**Youtube video of the Project:****Discrete Cosine Transform (DCT):**

The DCT is a
real valued transform, which calculates a truncated Chebyshev series possessing
well-known mini-max properties and can be implemented using the Discrete Fourier
Transform (DFT). There are several variants but the one most commonly used
operates on a real sequence xn of length N to produce coefficients Ck,

Due to its
strong energy compaction property, the DCT is widely used for data compression.
In addition, the feature extraction capabilities of the DCT coupled with
well-known fast computation technique have made it a candidate for pattern
recognition problems such as the one addressed here. In particular, the DCT has
been shown to produce good results on face recognition, where it has been used
as a less computationally intensive replacement for the Karhunen-Loeve
transform (KLT), which is an optimal technique according to the least squares
metric for projecting a large amount of data onto a small dimensional subspace.
The KLT decomposes an image into principal components ordered on the basis of
spatial correlation and is statistically optimal in the sense that it minimizes
the mean square error between a truncated representation and the actual data.
The DCT, with its variance distribution closely resembling that of the KLT, has
been shown to approach its optimality with much lower computational complexity.
Additionally, its variance distribution decreases more rapidly compared to
other deterministic transforms. Although no transform can be said to be optimal
for recognition, these well-known properties motivated us to investigate the
DCT for effective nonsemantic feature extraction from human iris images.

**Localization:**

Location of
the pupil and outer iris boundaries starts with the removal of the bright spot
in the pupil caused by the reflection of the infrared light source. This
reduces the influence of high gray-level values on the gray-scale distribution.
Then, the image is scanned to isolate a region containing the pupil and iris.
This is done by a heuristic method based on the assumption that the majority of
image rows and columns passing through the pupil will have larger gray-level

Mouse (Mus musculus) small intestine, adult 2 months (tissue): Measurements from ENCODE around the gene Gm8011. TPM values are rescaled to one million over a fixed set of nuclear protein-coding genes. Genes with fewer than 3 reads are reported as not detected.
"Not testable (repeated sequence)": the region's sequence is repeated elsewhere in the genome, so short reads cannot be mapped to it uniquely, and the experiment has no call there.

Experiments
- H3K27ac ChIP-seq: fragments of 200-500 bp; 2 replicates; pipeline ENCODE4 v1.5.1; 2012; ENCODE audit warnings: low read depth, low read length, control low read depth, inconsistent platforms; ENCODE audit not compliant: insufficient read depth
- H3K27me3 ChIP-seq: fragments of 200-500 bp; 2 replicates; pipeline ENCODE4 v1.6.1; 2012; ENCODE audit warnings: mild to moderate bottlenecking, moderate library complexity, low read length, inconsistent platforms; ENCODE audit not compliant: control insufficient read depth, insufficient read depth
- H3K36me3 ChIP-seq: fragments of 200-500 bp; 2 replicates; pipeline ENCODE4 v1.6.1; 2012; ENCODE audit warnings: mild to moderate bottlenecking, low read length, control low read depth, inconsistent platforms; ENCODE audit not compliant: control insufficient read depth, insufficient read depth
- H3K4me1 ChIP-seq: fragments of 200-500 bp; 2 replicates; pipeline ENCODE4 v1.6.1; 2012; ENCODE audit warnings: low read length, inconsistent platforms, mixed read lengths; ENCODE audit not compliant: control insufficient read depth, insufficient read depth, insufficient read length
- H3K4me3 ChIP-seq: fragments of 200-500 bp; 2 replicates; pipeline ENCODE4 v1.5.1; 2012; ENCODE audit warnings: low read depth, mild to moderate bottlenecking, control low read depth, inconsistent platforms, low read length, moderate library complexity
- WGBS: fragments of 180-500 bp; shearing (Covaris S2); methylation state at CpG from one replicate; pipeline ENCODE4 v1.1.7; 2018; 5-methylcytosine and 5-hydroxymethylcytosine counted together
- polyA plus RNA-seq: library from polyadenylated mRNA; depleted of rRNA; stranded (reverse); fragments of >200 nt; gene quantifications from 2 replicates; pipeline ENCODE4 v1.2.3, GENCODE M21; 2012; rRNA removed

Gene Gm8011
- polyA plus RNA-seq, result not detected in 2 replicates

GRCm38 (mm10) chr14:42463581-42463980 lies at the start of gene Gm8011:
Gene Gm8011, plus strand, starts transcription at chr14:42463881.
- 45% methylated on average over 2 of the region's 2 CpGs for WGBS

variance than those not passing through the pupil. It is assumed that the pupil
is circular and, because the pupil boundary is a distinct edge feature, a Hough
transform is used to find the center and radius of the pupil. To locate the
outer boundary of the iris (limbus), a horizontal line through the pupil center
is scanned for the jumps in gray level on either side of the pupil. The limbus
is normally circular but its center does not necessarily coincide with that of
the pupil.

**Normalization and Enhancement:**

Due to the
dilation and constriction of the human pupil, the radial size of the iris
varies under different illumination conditions and in response to physiological
factors. The resulting deformation of the iris texture can be approximated as a
linear deformation. Since we know the iris boundaries, we can map a rectangular
image array back to an angular and radial position in the iris. This position
will not, in general map exactly onto a pixel in the source image, so the normalized
gray value is obtained by bilinear interpolation from its four nearest
neighbors. Finally, the gray levels are adjusted by removing the peak
illumination caused by light sources reflecting from the eye, estimating and
subtracting the slowly varying background illumination, and equalizing the
gray-level histogram of the iris image. The final normalized image is of
resolution 512x80, from which we code only the 48 rows nearest the pupil to
mitigate the effect of eyelids.

**Feature Extraction:**

As in our
Fourier-based iris coding work, we start from a general paradigm whereby the
feature vectors will be derived from the zero crossings of the differences
between 1D DCT coefficients calculated in rectangular image patches. Averaging
across the width of these patches with appropriate windowing helps to smooth
the data and mitigate the effects of noise and other image artifacts. This then
enables us to use a 1D DCT to code each patch along its length, giving
low-computational cost. The selection of the values for the various parameters
was done by extensive experimentation over the CASIA and Bath databases to
obtain the best predicted Equal Error Rate (EER). The two data sets were used
in their entirety to optimize the parameters of the method. Experimentally,
overlapping patches gave the best EER in combination with the other parameters.
It was also found that horizontally aligned patches worked best, and a rotation
of 45 degrees was better than 0 degrees or 90 degrees. This distinctive feature